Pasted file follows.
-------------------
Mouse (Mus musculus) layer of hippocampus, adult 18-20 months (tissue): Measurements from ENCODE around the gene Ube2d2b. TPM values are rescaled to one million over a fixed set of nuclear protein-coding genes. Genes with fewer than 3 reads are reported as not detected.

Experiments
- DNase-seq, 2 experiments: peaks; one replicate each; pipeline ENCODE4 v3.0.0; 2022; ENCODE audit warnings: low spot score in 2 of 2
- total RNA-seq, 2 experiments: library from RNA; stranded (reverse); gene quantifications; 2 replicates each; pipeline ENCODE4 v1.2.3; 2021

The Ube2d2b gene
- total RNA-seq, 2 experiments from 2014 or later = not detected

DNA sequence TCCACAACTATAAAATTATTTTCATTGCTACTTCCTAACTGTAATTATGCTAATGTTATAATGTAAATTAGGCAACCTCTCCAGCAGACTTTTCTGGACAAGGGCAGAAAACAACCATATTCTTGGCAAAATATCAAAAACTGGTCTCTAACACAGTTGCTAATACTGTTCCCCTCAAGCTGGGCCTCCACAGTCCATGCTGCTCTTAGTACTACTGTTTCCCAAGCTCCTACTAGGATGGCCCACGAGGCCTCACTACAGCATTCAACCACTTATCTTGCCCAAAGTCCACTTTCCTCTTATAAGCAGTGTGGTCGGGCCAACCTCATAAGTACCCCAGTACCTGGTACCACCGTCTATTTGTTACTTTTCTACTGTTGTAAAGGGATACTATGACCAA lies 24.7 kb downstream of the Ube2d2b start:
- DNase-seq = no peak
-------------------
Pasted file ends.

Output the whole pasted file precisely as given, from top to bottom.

Mouse (Mus musculus) layer of hippocampus, adult 18-20 months (tissue): Measurements from ENCODE around the gene Ube2d2b. TPM values are rescaled to one million over a fixed set of nuclear protein-coding genes. Genes with fewer than 3 reads are reported as not detected.

Experiments
- DNase-seq, 2 experiments: peaks; one replicate each; pipeline ENCODE4 v3.0.0; 2022; ENCODE audit warnings: low spot score in 2 of 2
- total RNA-seq, 2 experiments: library from RNA; stranded (reverse); gene quantifications; 2 replicates each; pipeline ENCODE4 v1.2.3; 2021

The Ube2d2b gene
- total RNA-seq, 2 experiments from 2014 or later = not detected

DNA sequence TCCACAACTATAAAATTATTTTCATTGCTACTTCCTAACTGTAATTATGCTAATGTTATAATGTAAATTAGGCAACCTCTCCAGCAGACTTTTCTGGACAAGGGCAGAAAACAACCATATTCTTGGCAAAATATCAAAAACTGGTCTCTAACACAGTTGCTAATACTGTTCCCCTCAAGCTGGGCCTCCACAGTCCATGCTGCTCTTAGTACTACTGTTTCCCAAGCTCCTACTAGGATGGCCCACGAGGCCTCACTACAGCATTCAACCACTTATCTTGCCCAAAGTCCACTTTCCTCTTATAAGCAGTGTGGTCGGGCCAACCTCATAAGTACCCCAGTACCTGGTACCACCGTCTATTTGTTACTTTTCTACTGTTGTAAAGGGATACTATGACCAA lies 24.7 kb downstream of the Ube2d2b start:
- DNase-seq = no peak